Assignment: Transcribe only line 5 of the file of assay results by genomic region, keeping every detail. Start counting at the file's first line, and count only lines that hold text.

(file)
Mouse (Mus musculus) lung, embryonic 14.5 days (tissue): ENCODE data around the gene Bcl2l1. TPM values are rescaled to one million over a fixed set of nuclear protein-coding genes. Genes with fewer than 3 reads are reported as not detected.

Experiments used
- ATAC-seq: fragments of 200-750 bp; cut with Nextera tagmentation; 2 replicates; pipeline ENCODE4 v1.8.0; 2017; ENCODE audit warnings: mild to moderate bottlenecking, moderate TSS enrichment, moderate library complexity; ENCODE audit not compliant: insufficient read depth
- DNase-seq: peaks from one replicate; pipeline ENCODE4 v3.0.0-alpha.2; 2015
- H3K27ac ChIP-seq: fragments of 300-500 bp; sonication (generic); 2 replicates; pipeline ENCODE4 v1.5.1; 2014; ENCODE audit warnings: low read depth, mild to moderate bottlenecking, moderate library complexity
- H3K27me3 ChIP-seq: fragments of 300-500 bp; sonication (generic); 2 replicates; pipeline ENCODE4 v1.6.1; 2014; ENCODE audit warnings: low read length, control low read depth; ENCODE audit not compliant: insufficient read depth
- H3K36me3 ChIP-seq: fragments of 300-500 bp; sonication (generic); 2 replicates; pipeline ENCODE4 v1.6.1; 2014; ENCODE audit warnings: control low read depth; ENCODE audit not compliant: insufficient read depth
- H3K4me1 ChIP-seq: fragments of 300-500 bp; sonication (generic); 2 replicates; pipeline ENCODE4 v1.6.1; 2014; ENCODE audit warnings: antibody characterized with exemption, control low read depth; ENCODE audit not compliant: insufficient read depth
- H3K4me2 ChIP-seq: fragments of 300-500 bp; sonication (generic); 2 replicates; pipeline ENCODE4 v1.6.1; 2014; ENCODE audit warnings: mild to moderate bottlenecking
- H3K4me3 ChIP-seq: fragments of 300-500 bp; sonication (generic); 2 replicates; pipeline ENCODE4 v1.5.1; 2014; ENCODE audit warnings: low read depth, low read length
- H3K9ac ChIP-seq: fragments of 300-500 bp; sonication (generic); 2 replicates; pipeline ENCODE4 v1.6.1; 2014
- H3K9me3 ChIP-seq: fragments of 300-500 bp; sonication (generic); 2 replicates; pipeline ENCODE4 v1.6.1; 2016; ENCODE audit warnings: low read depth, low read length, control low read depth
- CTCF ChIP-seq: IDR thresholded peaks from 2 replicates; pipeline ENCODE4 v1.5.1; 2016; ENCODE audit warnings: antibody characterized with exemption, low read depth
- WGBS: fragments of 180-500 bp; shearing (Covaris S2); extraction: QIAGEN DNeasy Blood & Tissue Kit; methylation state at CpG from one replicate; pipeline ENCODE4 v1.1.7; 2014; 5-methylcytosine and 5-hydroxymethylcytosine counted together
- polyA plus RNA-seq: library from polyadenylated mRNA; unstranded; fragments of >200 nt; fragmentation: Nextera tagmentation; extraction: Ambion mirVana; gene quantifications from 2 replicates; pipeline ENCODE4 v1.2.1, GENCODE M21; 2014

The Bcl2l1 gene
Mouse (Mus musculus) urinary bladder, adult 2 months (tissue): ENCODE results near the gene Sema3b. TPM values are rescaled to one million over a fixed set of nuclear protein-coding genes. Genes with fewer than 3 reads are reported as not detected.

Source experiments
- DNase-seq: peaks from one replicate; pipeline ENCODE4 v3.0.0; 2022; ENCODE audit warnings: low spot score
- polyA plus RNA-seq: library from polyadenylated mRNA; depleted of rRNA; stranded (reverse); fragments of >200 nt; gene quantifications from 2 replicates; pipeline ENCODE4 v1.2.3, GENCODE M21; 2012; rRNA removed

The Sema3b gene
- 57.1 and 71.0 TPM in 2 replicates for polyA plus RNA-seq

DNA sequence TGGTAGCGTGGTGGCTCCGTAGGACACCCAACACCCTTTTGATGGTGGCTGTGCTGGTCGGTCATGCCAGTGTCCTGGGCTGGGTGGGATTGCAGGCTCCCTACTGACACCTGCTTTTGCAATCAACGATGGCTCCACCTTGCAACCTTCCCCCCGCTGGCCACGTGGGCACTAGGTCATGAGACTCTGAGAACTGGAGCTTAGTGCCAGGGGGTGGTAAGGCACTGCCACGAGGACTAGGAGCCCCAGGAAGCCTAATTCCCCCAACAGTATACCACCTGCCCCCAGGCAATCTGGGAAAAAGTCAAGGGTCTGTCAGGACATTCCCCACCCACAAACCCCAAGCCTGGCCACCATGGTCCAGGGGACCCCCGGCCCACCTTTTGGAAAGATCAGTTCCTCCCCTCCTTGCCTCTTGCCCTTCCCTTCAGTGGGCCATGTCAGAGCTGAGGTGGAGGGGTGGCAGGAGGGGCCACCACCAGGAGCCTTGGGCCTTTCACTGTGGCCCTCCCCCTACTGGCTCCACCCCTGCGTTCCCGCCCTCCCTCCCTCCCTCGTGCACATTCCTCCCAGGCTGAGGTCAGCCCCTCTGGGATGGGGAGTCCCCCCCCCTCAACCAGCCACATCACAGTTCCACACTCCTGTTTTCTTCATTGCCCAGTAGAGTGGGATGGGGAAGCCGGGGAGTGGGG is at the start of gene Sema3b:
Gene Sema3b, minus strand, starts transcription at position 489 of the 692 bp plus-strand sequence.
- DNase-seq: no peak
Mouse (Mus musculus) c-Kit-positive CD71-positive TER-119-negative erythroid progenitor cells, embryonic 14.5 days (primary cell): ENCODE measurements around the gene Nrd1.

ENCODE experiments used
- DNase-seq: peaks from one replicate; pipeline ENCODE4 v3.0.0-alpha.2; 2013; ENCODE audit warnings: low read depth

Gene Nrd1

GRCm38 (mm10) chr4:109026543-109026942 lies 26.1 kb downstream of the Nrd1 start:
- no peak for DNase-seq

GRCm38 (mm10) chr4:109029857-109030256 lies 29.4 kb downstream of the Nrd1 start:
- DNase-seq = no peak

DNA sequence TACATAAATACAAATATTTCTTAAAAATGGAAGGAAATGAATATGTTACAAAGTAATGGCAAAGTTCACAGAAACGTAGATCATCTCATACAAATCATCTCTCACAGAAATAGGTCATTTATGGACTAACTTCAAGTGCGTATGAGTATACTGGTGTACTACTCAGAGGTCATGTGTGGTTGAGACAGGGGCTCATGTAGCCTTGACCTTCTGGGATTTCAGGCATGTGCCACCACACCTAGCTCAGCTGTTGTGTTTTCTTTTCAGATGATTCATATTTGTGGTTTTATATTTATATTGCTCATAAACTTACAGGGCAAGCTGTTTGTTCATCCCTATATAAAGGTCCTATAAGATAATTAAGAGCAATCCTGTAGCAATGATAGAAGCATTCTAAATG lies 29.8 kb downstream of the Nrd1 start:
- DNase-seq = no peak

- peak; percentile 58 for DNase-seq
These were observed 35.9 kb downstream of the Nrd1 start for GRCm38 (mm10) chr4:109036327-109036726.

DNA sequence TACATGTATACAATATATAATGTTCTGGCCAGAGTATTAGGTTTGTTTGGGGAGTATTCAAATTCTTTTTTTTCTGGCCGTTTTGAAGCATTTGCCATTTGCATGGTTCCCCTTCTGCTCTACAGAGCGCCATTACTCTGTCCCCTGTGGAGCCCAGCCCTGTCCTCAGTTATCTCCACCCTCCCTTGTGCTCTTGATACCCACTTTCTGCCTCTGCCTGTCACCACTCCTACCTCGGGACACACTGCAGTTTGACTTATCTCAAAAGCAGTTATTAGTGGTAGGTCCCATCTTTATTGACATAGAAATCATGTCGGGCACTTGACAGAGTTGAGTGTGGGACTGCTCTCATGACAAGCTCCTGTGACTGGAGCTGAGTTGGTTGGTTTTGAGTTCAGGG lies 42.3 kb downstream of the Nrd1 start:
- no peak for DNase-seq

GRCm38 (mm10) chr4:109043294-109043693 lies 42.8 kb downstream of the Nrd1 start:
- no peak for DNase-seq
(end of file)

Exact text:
- H3K27ac ChIP-seq: fragments of 300-500 bp; sonication (generic); 2 replicates; pipeline ENCODE4 v1.5.1; 2014; ENCODE audit warnings: low read depth, mild to moderate bottlenecking, moderate library complexity